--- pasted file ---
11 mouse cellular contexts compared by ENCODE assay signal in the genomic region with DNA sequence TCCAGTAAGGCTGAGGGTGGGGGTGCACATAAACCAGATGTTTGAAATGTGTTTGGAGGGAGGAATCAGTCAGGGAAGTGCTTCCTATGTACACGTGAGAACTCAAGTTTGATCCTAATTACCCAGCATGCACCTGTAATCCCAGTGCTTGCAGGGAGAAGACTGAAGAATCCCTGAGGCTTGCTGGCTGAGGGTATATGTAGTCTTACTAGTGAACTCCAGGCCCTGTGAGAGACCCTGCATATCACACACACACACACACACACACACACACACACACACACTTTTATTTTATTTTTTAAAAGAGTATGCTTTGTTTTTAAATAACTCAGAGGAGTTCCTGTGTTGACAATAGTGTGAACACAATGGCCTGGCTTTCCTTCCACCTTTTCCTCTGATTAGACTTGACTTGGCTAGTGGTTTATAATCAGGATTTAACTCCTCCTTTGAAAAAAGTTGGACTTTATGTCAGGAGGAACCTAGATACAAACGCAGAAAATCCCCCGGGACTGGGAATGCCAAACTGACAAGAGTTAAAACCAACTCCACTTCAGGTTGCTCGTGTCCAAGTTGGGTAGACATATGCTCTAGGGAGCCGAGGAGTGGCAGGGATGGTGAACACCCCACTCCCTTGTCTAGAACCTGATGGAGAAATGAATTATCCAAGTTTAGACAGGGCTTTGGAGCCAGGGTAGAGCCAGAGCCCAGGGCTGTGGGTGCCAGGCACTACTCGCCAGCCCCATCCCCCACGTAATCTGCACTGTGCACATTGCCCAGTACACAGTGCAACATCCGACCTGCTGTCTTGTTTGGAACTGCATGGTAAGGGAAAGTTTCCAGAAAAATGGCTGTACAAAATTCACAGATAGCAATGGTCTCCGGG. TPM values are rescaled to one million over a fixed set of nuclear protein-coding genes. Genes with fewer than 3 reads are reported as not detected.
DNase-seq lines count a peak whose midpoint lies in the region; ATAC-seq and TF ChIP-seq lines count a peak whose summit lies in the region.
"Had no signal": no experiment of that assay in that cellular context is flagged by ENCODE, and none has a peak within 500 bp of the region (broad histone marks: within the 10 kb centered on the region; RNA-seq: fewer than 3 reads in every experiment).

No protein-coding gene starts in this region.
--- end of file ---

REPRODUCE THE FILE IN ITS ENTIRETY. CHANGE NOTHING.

11 mouse cellular contexts compared by ENCODE assay signal in the genomic region with DNA sequence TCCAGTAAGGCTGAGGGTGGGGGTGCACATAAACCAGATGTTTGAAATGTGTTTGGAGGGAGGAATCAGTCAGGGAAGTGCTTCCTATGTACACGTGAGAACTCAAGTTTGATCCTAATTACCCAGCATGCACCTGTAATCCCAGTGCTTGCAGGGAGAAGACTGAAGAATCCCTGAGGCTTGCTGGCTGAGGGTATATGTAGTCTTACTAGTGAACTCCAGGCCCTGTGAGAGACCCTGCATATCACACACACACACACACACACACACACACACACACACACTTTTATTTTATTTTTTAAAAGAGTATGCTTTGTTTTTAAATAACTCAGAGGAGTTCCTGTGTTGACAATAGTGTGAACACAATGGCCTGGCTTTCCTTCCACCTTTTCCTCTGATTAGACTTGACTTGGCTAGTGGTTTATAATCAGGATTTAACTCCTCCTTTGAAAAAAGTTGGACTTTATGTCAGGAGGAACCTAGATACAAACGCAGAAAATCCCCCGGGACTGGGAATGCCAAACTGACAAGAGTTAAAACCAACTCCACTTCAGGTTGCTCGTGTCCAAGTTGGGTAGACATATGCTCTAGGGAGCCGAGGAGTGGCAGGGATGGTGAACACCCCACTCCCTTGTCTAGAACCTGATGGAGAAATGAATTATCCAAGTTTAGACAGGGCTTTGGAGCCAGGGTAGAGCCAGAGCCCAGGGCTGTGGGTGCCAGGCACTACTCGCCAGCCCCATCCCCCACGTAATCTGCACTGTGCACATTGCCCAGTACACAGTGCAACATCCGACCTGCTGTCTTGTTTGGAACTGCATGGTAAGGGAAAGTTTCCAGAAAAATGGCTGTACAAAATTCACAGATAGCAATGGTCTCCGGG. TPM values are rescaled to one million over a fixed set of nuclear protein-coding genes. Genes with fewer than 3 reads are reported as not detected.
DNase-seq lines count a peak whose midpoint lies in the region; ATAC-seq and TF ChIP-seq lines count a peak whose summit lies in the region.
"Had no signal": no experiment of that assay in that cellular context is flagged by ENCODE, and none has a peak within 500 bp of the region (broad histone marks: within the 10 kb centered on the region; RNA-seq: fewer than 3 reads in every experiment).

No protein-coding gene starts in this region.